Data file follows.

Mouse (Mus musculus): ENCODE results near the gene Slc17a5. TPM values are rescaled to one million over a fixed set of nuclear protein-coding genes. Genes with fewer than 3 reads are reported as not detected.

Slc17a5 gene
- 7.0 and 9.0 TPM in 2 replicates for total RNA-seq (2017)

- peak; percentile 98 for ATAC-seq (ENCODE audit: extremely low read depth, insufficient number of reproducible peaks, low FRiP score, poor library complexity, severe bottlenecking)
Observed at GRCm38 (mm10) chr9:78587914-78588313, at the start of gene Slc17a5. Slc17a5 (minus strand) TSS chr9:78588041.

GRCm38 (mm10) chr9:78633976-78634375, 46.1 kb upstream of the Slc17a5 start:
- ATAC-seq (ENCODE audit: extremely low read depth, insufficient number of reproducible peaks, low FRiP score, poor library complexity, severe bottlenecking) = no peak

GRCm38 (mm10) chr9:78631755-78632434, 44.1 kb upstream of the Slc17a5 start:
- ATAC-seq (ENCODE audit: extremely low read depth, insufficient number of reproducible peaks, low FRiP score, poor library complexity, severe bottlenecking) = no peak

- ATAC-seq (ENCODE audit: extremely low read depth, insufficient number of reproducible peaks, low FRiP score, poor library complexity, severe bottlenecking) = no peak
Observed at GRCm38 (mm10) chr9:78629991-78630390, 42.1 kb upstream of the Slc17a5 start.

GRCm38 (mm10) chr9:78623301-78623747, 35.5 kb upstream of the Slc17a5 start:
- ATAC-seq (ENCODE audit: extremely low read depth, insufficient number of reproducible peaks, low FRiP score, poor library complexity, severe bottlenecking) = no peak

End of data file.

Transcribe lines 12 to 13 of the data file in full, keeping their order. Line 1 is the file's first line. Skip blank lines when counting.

GRCm38 (mm10) chr9:78623301-78623747, 35.5 kb upstream of the Slc17a5 start:
- ATAC-seq (ENCODE audit: extremely low read depth, insufficient number of reproducible peaks, low FRiP score, poor library complexity, severe bottlenecking) = no peak